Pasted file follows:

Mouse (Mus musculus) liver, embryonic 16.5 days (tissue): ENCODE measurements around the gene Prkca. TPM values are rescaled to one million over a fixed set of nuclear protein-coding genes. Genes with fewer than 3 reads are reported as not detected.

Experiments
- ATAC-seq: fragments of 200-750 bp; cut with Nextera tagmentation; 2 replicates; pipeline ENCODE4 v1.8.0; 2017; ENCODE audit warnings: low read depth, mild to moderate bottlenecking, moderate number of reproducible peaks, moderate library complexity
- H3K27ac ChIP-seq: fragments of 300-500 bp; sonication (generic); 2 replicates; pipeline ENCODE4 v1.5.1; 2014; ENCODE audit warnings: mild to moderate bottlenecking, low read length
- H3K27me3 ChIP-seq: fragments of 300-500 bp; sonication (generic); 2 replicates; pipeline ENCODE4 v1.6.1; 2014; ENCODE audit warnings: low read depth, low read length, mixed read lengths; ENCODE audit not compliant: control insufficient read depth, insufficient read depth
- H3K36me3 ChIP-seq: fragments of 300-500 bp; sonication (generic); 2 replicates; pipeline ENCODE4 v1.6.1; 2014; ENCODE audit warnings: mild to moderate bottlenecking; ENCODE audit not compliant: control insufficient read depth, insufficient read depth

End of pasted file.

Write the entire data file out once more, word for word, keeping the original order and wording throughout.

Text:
Mouse (Mus musculus) liver, embryonic 16.5 days (tissue): ENCODE measurements around the gene Prkca. TPM values are rescaled to one million over a fixed set of nuclear protein-coding genes. Genes with fewer than 3 reads are reported as not detected.

Experiments
- ATAC-seq: fragments of 200-750 bp; cut with Nextera tagmentation; 2 replicates; pipeline ENCODE4 v1.8.0; 2017; ENCODE audit warnings: low read depth, mild to moderate bottlenecking, moderate number of reproducible peaks, moderate library complexity
- H3K27ac ChIP-seq: fragments of 300-500 bp; sonication (generic); 2 replicates; pipeline ENCODE4 v1.5.1; 2014; ENCODE audit warnings: mild to moderate bottlenecking, low read length
- H3K27me3 ChIP-seq: fragments of 300-500 bp; sonication (generic); 2 replicates; pipeline ENCODE4 v1.6.1; 2014; ENCODE audit warnings: low read depth, low read length, mixed read lengths; ENCODE audit not compliant: control insufficient read depth, insufficient read depth
- H3K36me3 ChIP-seq: fragments of 300-500 bp; sonication (generic); 2 replicates; pipeline ENCODE4 v1.6.1; 2014; ENCODE audit warnings: mild to moderate bottlenecking; ENCODE audit not compliant: control insufficient read depth, insufficient read depth